Monday, May 16, 2016

Morning Spin: State lawmaker ducks potential Rauner-backed challenge



Democratic state Rep. Jack Franks of Marengo announced Sunday he won't seek re-election to the Illinois House and instead will run for McHenry County Board president.

Franks sought to portray the long-rumored move as a result of frustration over the lack of a state budget. But as a Democrat holding a seat in Republican territory, Franks was potentially a target of Republican Gov. Rauner and his allies this fall.

Rauner is trying to pick off as many House Democrats as he can this year and in 2018 to dethrone Speaker Michael Madigan, his chief nemesis at the state Capitol. It's an uphill struggle for Rauner this fall, as he faces a political landscape that includes a Madigan-drawn legislative map, a presidential year when Democrats turn out in greater numbers and the prospect of Donald Trump at the top of the GOP ticket.

For Franks, running for County Board president allows him to sidestep a possible Rauner-funded challenge. While Franks got 58 percent in 2014, Rauner easily carried the district. It's Republican territory, but Franks was able to use family name recognition to hold onto the seat since first winning it in 1998.

Democrats now have to find someone to run for Franks' House seat against Republican attorney Steven Reick of Harvard, who lost to Franks in 2014 but is backed by the House GOP fund. Franks draws Republican Mike Walkup, a County Board member from Crystal Lake. It's the first time McHenry County voters are directly electing the chairman, who used to be chosen from among the County Board members. Franks can try to use his name ID and the $570,000 or so available in his campaign fund to win a local board chairman race.

Above is from:

How much do Boone County Employees earn?


Last year’s wages and benefits are all on the county website, arranged by department.



Below is the first page of the nine page report.


Tax Revenue from Great Lake Basis RR


In response to numerous questions regarding property taxes paid by railroads, I have compiled
some general information on the railroads currently operating in Boone County and the Great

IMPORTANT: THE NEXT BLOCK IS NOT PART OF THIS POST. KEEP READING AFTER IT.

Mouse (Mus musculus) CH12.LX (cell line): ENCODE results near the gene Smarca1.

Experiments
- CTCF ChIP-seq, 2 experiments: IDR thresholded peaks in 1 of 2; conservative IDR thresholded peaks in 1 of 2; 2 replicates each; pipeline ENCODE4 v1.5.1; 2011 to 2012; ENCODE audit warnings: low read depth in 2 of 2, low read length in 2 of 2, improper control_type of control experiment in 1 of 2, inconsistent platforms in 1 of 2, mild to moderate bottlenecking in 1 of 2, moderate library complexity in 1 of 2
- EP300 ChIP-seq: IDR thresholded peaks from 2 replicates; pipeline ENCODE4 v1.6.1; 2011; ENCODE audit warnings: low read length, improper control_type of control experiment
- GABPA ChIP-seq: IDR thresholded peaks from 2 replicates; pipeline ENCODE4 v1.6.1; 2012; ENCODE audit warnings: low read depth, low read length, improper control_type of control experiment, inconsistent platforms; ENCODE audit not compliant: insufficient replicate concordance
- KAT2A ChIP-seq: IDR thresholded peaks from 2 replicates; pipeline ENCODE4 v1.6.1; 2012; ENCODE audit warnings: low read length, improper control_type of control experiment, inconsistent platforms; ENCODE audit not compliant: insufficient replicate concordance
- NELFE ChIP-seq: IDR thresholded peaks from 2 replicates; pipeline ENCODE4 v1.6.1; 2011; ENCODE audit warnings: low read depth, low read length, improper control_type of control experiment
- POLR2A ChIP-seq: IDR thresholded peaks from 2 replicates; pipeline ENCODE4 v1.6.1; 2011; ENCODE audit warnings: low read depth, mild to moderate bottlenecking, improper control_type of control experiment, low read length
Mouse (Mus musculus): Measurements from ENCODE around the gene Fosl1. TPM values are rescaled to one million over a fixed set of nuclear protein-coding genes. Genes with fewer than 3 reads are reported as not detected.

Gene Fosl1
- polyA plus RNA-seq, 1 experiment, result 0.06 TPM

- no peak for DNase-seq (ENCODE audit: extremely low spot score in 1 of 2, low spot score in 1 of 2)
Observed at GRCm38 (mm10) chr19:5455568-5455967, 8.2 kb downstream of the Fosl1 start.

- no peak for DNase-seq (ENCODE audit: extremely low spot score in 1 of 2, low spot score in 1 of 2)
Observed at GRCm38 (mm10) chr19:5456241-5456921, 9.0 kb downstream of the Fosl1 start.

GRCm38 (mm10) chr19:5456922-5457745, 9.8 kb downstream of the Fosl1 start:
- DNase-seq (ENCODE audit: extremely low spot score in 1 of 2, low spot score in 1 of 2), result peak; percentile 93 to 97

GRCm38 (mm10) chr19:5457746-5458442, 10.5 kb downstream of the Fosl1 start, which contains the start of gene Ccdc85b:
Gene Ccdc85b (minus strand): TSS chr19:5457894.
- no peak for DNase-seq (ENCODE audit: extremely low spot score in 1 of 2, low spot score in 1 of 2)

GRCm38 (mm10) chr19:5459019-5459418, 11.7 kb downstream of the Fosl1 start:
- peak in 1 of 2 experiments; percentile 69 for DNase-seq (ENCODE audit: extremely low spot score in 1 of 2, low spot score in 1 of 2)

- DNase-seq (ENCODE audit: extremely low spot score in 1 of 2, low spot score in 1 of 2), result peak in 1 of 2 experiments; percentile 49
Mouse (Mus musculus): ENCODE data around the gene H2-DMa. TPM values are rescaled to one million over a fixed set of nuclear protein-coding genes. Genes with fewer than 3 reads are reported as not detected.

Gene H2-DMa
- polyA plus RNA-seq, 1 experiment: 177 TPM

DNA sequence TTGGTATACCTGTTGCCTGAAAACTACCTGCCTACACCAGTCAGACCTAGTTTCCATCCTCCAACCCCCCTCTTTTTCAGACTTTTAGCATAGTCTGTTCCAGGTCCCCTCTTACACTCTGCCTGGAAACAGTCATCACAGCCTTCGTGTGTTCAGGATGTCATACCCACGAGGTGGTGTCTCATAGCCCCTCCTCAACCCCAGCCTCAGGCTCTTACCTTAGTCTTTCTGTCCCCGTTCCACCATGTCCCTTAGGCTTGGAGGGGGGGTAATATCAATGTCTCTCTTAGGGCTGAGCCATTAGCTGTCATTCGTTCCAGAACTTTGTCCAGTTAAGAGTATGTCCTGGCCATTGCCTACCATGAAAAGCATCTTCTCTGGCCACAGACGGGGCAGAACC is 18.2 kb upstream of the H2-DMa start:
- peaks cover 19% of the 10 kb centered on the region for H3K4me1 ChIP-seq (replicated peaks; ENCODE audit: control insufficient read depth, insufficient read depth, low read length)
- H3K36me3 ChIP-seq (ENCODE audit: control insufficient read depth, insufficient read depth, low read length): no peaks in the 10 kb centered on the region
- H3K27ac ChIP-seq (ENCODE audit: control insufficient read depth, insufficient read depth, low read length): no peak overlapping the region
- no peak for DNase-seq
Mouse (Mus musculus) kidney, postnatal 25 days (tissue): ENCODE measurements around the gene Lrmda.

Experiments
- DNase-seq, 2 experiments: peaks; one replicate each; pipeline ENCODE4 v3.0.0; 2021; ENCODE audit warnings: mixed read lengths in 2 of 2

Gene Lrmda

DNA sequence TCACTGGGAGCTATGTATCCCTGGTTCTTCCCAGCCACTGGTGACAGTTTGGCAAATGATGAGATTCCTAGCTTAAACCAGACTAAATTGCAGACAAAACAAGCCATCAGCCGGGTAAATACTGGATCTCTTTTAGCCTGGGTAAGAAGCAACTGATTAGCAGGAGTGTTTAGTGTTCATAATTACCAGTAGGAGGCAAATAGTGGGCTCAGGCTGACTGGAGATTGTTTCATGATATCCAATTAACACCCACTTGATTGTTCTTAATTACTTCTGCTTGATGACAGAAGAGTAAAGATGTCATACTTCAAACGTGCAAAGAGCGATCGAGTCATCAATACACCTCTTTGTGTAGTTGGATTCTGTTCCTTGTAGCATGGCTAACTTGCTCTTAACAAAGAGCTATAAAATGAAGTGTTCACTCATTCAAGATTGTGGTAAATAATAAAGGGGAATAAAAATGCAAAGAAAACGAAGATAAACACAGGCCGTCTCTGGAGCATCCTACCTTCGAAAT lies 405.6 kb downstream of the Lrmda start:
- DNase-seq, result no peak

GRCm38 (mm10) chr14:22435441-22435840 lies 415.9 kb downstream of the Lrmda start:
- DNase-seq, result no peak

Lakes Basin Railroad being proposed.
Boone County currently has two operating railroads and their 2015 tax bills (payable this year)
are summarized as follows:
As track passes through multiple taxing districts, the tax bill is calculated based on the mileage of
track in each district. The
revenue for a given taxing district is based on the miles of track
existing in that district, the assessment per mile, and the district's tax rate.
The width of the right-of-way for existing track in Boone County is typically 1 00 feet. The land
area consumed by a 1 00 ft. wide right-of-way is about 12.1 acres per mile of track, for a total area
of approximately 429 acres in Boone County. This computes to an average assessment of
$10,564 per acre and an average tax bill of $1,128 per acre.
For comparison, the average assessment for cropland in Boone County is $308 per acre, with an
average tax bill around $35 per acre. 429 acres of cropland would have a total tax bill around
$15,000 depending on the specific districts involved and their tax rates.
Proposed GLB Railroad
The current proposal is for approximately 33 miles of right-of-way, 200 feet wide. This would
consume approximately 800 acres of land.
Railroad property is assessed by the State of Illinois and involves multiple factors. There are
three methods used to evaluate railroad property:
1. The cost approach (what it costs to build the railroad)
2. The income approach (revenue generated by the track for its owner)
3. The stock & debt approach (factors pertaining to the railroad company's balance sheet)
If a railroad were built by an upstart corporation with no record of operating revenue, the initial
assessment would be based mostly on the cost approach and would be very high. However, as
time goes on, the assessment would be based mostly on the company's profitability and could be
much lower per mile of track than the railroads we currently have.
In other words, estimating future assessments and tax revenue from a proposed railroad would
require a crystal ball. I think it's a safe bet that a new railroad would generate more property tax
revenue than the farmland it replaces. Beyond that, there are too many unknowns to speculate
on the dollar amounts.

Above is from:$file/Railroad%20Tax%20Information_201605061358.pdf